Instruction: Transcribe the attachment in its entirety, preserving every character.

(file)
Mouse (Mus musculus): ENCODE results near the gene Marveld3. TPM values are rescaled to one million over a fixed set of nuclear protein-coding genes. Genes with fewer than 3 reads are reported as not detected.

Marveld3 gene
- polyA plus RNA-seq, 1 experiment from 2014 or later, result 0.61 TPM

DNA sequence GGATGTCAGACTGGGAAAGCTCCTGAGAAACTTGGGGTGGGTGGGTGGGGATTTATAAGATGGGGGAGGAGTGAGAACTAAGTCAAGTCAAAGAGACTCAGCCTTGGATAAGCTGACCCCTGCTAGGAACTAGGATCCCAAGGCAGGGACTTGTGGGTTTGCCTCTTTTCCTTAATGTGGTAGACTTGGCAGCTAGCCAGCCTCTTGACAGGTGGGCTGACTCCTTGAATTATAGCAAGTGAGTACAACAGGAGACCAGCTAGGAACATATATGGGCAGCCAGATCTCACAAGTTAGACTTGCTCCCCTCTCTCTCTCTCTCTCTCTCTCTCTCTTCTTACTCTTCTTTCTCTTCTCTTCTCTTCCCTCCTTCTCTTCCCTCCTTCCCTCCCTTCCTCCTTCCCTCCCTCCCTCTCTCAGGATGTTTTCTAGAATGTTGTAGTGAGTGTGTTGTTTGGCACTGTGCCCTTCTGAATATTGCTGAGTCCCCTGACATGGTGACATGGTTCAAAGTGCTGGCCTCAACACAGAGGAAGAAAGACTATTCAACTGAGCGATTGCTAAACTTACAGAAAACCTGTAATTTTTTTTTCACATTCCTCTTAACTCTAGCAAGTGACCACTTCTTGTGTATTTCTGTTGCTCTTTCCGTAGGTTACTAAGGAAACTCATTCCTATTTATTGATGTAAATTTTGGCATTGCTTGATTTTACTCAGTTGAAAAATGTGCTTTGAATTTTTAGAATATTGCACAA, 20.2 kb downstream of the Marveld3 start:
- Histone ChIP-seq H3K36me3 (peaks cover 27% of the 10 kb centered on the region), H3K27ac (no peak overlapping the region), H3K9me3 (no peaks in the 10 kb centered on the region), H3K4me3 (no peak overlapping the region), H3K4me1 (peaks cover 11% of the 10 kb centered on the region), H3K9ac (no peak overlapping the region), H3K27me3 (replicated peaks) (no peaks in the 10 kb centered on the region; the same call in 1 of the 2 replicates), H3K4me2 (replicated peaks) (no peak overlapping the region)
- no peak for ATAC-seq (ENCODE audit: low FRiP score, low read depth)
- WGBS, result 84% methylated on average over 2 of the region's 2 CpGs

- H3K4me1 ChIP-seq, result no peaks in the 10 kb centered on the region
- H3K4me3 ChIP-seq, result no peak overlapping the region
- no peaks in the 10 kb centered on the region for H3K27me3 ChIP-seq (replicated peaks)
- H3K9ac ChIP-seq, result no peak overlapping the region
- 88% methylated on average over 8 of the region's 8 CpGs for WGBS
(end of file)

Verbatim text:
Mouse (Mus musculus): ENCODE results near the gene Marveld3. TPM values are rescaled to one million over a fixed set of nuclear protein-coding genes. Genes with fewer than 3 reads are reported as not detected.

Marveld3 gene
- polyA plus RNA-seq, 1 experiment from 2014 or later, result 0.61 TPM

DNA sequence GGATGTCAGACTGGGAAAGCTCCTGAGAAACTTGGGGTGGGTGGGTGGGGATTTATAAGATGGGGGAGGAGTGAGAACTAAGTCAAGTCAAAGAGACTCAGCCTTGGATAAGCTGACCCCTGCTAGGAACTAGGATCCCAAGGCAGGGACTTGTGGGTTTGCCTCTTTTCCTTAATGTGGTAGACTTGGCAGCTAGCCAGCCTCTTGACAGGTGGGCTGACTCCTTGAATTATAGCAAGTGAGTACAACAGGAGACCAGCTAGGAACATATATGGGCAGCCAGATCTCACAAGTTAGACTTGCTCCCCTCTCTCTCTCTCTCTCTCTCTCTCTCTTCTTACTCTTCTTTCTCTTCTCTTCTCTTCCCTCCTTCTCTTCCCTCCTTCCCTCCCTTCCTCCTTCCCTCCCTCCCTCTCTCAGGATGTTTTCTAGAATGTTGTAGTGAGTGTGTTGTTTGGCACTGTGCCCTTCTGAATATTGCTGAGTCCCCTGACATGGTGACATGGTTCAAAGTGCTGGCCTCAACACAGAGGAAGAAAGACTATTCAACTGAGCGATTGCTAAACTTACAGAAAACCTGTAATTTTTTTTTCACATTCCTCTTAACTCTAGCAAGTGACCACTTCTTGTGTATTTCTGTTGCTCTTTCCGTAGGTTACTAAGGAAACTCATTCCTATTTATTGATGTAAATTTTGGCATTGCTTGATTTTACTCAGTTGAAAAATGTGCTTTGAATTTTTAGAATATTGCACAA, 20.2 kb downstream of the Marveld3 start:
- Histone ChIP-seq H3K36me3 (peaks cover 27% of the 10 kb centered on the region), H3K27ac (no peak overlapping the region), H3K9me3 (no peaks in the 10 kb centered on the region), H3K4me3 (no peak overlapping the region), H3K4me1 (peaks cover 11% of the 10 kb centered on the region), H3K9ac (no peak overlapping the region), H3K27me3 (replicated peaks) (no peaks in the 10 kb centered on the region; the same call in 1 of the 2 replicates), H3K4me2 (replicated peaks) (no peak overlapping the region)
- no peak for ATAC-seq (ENCODE audit: low FRiP score, low read depth)
- WGBS, result 84% methylated on average over 2 of the region's 2 CpGs

- H3K4me1 ChIP-seq, result no peaks in the 10 kb centered on the region
- H3K4me3 ChIP-seq, result no peak overlapping the region
- no peaks in the 10 kb centered on the region for H3K27me3 ChIP-seq (replicated peaks)
- H3K9ac ChIP-seq, result no peak overlapping the region
- 88% methylated on average over 8 of the region's 8 CpGs for WGBS